Volume 51, Issue 4: Autumn-Winter 2017

Resurgence or revelation? White nationalist legacies in Canada

Illustration by Canadian Encyclopedia

There has been a great deal of discussion and debate around iconic Canadian symbols like Sir John A. Macdonald who, on the one hand, is a symbol of confederation, yet on the other hand was responsible for genocide against Indigenous peoples. The idea has people of all backgrounds grappling with the dissonance between Canadian pride and nostalgia related to the settlement and creation of the Canadian state versus the inter-generational pain and trauma experienced by many Indigenous peoples from the very brutal, and often lethal, colonization process that accompanied settlement. The question really is: How do we address this clash of values in an age of reconciliation with Indigenous peoples?

That question has led to many heated debates — most of them playing out quite publically on mainstream and social media — not unlike the very public and spirited debate happening in the United States over symbols of American nationalism tied to racist and violent policies of the past. The election of President Donald Trump saw a wave of very public support for the new president from alt-right groups including white nationalists, Neo-Nazis and the KKK. Trump’s racist comments about Mexicans and his failure to categorically distance himself from the alt-right has put racism and white nationalism at the fore of political debate in the U.S. and, in turn, Canada.

However, these issues soon turned from heated debates to protests centered on commemorative statues of controversial figures in U.S. and Canadian history. It is ironic how these national statues, which have long symbolized the racist and violent origins of these two countries, can inspire similar kinds of racism and violence today — just at the thought of their removal. Logically, one might think that the removal of such painful symbols of the past would help societies heal and move forward together in a more just future — yet we have seen the very opposite reaction.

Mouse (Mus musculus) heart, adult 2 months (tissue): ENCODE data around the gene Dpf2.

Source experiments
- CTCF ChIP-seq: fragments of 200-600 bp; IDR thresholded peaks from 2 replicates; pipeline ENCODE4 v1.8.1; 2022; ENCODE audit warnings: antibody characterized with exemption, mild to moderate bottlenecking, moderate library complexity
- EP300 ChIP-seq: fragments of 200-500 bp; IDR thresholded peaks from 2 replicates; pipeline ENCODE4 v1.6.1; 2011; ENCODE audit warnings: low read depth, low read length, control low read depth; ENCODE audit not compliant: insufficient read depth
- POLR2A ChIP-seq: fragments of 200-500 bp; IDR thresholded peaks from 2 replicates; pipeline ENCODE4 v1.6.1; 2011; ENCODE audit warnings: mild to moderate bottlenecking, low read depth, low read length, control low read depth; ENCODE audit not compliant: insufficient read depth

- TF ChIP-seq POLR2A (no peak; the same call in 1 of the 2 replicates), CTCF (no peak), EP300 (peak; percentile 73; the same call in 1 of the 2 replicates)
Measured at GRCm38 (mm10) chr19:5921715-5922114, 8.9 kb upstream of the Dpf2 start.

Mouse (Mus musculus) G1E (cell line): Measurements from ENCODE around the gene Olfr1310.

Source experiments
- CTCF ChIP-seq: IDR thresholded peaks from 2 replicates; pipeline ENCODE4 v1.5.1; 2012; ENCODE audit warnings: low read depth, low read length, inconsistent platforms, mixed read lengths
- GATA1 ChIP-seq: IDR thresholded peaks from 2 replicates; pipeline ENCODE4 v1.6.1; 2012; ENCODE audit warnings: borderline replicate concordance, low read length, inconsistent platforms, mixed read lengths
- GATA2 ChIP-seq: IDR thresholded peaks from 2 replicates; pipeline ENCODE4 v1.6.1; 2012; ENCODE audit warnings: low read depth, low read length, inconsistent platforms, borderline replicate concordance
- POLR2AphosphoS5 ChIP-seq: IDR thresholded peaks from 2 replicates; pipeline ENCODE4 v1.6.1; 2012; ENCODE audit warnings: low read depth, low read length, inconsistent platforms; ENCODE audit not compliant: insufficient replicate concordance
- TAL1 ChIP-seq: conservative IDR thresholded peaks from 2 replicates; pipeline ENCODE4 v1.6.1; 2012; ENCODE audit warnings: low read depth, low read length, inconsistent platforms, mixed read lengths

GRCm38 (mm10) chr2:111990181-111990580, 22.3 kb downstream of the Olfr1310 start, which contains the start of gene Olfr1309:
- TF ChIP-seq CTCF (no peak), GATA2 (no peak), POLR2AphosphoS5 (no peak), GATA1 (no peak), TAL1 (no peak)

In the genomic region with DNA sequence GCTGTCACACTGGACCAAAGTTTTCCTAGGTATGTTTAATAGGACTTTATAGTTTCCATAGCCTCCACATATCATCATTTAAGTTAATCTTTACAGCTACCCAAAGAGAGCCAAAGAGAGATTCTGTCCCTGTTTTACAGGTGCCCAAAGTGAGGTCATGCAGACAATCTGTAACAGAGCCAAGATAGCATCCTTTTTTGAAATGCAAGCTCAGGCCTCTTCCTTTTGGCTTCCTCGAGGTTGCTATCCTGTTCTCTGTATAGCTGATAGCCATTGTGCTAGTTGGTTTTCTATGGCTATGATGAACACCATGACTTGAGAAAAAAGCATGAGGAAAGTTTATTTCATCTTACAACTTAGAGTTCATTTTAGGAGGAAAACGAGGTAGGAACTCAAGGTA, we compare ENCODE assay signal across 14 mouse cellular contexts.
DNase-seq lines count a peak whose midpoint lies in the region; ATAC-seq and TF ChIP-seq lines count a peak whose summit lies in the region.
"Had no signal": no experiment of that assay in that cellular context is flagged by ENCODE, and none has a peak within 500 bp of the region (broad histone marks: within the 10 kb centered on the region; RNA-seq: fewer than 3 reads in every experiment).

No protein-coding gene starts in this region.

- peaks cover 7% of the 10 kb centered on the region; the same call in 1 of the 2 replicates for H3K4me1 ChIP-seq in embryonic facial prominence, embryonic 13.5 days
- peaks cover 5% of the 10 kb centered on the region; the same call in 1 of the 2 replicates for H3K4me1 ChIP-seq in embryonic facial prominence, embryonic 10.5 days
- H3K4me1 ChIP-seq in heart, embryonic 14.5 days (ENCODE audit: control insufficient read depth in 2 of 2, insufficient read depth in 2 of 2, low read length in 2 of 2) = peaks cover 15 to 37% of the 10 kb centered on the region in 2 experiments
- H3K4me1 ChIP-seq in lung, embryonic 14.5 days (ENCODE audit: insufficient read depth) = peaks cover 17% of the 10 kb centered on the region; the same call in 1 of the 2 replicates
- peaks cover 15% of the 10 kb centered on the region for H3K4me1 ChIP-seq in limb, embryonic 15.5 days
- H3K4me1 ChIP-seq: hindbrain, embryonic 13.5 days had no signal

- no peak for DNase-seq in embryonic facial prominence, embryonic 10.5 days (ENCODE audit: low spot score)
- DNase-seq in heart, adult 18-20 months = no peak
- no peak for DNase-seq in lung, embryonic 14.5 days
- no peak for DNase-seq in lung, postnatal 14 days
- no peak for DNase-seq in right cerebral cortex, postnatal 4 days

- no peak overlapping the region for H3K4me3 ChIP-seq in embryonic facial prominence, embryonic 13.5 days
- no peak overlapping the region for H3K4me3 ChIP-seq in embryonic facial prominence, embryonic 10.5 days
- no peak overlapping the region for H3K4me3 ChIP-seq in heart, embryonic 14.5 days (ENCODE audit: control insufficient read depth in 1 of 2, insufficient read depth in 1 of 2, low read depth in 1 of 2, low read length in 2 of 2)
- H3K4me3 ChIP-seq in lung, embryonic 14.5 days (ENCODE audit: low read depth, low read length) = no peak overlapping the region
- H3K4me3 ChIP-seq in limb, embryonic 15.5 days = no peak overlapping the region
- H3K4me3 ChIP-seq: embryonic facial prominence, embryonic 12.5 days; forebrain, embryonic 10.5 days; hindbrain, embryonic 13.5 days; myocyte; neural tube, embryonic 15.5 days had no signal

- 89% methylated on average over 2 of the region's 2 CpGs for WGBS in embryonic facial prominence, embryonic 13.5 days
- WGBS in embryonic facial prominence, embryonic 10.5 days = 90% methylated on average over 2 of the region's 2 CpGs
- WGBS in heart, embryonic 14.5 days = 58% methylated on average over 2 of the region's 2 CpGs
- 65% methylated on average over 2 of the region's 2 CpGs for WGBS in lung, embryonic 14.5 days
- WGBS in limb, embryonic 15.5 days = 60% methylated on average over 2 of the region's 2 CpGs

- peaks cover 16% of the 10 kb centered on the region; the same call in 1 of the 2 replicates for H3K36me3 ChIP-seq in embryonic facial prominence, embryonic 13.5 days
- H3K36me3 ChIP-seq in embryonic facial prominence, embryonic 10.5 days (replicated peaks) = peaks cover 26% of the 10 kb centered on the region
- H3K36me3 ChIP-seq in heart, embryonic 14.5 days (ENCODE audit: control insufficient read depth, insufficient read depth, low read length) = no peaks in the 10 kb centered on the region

In Charlottesville, Virginia, violence broke out after white supremacist groups protested the city’s plans to remove the confederate statue of General Lee — a symbol, many say, of a pro-slavery rebellion movement. Here in Canada, a group of white supremacist members of the Canadian military aggressively interrupted Indigenous people engaged in a peaceful ceremony at the site of a statue of Governor Cornwallis — the man who had issued scalping bounties against Mi’kmaw peoples. While some would consider these to be examples of a resurgence of white nationalist thought, in reality, it is more of an unveiling of the white nationalist thought upon which both Canadian and American governments and societies were built.

While most Canadians seem to have little trouble acknowledging our shameful pasts and fully support apologies and efforts at a new relationship, for some, their compassion ends there.

When it comes to actually DOING something about addressing Canada’s genocidal past or its modernday representations in statues or the names of streets and buildings — the buck stops there. You see, for some, reconciliation is only tolerable if it remains at the symbolic and doesn’t cause any discomfort or changes in the status quo structures of power and wealth. True reconciliation however, must go beyond nice words, eloquent apologies and the inclusion of native artwork on twenty-dollar bills. For true reconciliation to take place, we must confront all of the histories, symbols, laws, policies and social structures that were created on a colonial foundation of racism and dispossession. This may mean the removal of statues that stand as painful reminders of the brutal acts committed upon Indigenous peoples — like the statue of Governor Cornwallis in Halifax, Nova Scotia. It may mean that other statues, like those of Sir John A. Macdonald, have plaques added to their bases, which highlight his racist and genocidal actions.

For me however, the debate over reconciliation must move beyond symbolism and be grounded in the substantive. For example, I believe it’s long past time to stop giving land acknowledgements and simply give the land back. Canada’s racist foundations and modern-day structures continue to have a lethal impact on Indigenous peoples — this is a fact — and it must be addressed, or no amount of statute removals and street-name changes will make any difference.

If we don’t feel uncomfortable, then we are not in reconciliation. Reconciliation was never intended to be a feel-good process. The acknowledgement of historical atrocities, the revelation of Canada’s white nationalist and racist foundations, and the transfer of wealth and power back to Indigenous peoples are going to make lots of people very uncomfortable and maybe even angry. But imagine how Indigenous peoples have felt all these decades, going to schools named after those who tried to kill us off.

It’s time we moved reconciliation out of comfort zone and into a place where we all have the right to live the good life in safety — like the original treaties envisioned. If that means some statute heads have to roll — so be it.

Pam Palmater is a Mi’kmaw citizen and member of the Eel River Bar First Nation in northern New Brunswick. She has been a practicing lawyer for 18 years and is currently an Associate Professor and the Chair in Indigenous Governance at Ryerson University.

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